Recently I had a couple of rough weeks. You know the kind where you feel like you are slogging through mud. It seemed like, even though I was working really hard, I ended each day further behind than where I started. So on a Friday, at the end of a week where I had a series of problems with several of my large appliances, I had had enough and decided to take a mental health day. I only did tasks I wanted to do rather than needed to do, like baking banana bread instead of putting clothes away. I took the afternoon off, enjoying a glass of wine at 4 o’clock, and fed my family fast food for dinner.
Most people I talked with about my mental health day and the reason for it, told me I was perfectly justified, even deserving. In other words, I was given permission by my social group to practice some self care. Taking some time to take a break from whatever problem is looming and treat oneself, allows a person to recharge and approach the problem or just a hectic life schedule with renewed energy and stamina. Let’s face it, who among us hasn’t needed a day to regroup. One might argue that occasional mental health days are necessary for one to be a productive member of society or a group.
But what about the person living poverty, who faces stressful situations at every turn? You know the person I am talking about. The guy whose car that won’t start, but he needs to get to work to keep that job. Or the caregiver with a chronically sick family member, whose care drains her energy as well as the household savings account. How about the single mom whose stagnant or shrinking paycheck must somehow cover the increasing costs of rent, utilities, and food? Does society commiserate with these people and afford them understanding when they practice self care? My experience is that society often judges those who are struggling in poverty severely for doing some of the same things it deems acceptable for me to do after a couple bad days.
Why is that? Why as a society are we willing to condone my actions when I take a mental health day, yet condemn similar actions taken by a person living in poverty who faces soul crushing hardships on a daily basis? I recently read an article in which a woman, who had lived for a time in poverty, decided to publicly reveal her situation. In the article, she discusses the shame and the stigma she felt due to her situation. She said, “I felt like what most people considered self care was, for me, indulgent and even selfish.” As I read this article, I was reminded of Simcha Fisher’s moving article, The Day I Bought Steak with My Food Stamps. Both of these women evocatively write about the shame and judgement society placed on them when they dared to take some small action to make their desperate situations a little better.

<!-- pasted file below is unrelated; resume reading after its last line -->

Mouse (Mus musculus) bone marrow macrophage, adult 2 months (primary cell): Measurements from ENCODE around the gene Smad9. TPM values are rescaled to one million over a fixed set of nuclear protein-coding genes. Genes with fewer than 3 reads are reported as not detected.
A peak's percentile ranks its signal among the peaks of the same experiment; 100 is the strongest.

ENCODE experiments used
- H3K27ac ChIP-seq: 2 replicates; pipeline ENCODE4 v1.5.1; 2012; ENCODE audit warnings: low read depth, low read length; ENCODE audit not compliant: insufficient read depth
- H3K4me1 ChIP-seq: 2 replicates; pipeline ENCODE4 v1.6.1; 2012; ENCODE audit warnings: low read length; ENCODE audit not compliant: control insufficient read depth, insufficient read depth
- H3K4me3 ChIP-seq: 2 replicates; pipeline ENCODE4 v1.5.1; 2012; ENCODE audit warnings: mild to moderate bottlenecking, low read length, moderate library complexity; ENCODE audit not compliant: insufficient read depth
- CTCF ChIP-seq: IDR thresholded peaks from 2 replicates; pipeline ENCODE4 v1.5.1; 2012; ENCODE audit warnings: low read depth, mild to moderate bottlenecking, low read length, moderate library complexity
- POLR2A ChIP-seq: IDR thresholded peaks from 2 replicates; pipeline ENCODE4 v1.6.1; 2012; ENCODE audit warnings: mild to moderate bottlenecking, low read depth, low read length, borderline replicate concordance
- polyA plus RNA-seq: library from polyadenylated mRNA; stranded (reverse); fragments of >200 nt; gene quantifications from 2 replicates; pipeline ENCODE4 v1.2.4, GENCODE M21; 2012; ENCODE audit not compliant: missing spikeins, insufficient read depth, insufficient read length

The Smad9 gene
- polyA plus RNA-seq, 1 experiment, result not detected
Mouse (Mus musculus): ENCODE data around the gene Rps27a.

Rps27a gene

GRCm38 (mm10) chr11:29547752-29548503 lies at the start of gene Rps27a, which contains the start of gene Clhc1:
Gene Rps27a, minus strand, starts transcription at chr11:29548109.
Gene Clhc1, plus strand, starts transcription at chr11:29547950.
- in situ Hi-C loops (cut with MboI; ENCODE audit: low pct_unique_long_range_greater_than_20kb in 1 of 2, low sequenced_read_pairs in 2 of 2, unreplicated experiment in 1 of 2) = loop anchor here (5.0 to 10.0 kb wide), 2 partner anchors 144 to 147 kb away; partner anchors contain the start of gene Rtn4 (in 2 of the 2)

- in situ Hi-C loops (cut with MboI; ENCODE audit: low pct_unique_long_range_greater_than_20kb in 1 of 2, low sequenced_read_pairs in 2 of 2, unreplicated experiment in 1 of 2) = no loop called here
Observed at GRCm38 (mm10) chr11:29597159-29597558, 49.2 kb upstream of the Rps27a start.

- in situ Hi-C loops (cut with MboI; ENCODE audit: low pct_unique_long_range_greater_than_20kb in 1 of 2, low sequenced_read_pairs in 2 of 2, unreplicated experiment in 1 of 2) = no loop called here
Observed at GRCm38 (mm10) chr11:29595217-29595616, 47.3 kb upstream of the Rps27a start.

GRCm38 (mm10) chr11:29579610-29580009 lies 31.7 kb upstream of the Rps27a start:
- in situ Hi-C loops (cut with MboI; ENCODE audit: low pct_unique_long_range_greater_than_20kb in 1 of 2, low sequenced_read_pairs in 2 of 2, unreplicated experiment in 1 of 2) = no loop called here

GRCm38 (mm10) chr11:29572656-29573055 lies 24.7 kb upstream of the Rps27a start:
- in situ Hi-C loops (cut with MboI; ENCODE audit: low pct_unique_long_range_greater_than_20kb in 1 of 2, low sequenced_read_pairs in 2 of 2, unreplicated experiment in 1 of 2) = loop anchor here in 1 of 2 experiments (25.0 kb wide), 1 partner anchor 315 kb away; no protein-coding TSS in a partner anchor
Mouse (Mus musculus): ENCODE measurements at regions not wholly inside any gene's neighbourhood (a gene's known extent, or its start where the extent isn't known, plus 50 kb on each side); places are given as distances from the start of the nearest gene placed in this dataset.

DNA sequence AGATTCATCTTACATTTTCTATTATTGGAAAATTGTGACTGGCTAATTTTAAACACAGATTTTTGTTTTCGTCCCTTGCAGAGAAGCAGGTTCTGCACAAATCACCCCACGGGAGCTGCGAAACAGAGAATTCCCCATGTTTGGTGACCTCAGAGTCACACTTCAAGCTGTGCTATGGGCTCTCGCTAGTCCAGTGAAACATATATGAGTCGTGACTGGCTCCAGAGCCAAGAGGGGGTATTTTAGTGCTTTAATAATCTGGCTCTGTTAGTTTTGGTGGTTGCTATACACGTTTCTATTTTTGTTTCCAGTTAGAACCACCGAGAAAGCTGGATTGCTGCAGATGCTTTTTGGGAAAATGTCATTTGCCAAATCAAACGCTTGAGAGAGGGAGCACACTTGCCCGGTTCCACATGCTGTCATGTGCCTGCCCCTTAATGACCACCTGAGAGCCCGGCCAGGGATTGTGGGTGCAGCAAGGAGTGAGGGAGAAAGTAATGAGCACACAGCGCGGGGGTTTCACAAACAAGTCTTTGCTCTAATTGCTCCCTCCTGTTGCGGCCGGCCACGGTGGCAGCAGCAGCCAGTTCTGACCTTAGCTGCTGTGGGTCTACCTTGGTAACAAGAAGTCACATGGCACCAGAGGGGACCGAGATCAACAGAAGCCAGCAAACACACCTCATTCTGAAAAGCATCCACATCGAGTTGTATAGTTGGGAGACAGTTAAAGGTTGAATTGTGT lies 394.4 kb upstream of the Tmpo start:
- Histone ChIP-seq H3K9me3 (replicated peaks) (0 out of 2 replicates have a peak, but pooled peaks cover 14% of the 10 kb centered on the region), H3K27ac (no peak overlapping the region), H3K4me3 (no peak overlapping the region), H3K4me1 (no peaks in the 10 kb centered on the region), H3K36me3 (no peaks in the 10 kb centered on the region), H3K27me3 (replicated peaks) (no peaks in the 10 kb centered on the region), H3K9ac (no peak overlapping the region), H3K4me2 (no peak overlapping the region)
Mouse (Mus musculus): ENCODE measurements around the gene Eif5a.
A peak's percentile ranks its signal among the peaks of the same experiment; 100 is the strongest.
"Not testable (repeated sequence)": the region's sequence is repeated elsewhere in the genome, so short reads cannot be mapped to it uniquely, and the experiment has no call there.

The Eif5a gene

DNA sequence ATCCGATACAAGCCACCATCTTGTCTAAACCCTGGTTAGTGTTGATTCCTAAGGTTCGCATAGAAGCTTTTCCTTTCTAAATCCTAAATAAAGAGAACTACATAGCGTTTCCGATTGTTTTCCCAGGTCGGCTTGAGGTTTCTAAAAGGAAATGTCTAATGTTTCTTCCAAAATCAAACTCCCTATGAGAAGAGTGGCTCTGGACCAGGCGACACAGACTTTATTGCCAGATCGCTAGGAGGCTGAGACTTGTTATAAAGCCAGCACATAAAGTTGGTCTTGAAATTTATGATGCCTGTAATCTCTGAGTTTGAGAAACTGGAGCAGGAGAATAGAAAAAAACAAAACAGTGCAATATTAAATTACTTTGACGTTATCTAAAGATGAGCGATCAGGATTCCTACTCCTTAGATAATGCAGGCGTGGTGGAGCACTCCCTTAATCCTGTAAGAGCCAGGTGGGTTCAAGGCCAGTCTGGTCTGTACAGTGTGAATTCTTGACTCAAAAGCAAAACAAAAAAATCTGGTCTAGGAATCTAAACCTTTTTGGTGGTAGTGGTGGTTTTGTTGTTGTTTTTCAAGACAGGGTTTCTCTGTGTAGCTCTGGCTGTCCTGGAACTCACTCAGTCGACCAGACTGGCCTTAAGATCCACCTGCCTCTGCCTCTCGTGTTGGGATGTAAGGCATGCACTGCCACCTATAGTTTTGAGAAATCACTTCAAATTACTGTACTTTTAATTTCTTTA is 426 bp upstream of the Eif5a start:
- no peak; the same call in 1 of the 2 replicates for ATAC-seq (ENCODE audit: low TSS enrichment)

To counter the shame that society asks people living in poverty to carry around, and to help brighten their bleak situations, is the reason we at the food pantry try and provide little treats whenever we can. We regularly try to tuck special donated items, like Little Debbie snacks or lotions or Halloween napkins into the food boxes of those who are struggling with a particularly difficult time. Similarly, this is the reason I have chosen the items I have–sweet treats and warm beverages like coffee, tea, and hot chocolate–for my special food drives. Everyone who is dealing with a stressful situation deserves a treat or a pick me up without judgement. Everyone needs to know that it is okay to take care of oneself, whether that means taking a few minutes to savor a cup of coffee, enjoying the smile on their child’s face when given a snack cake, or buying a steak for dinner.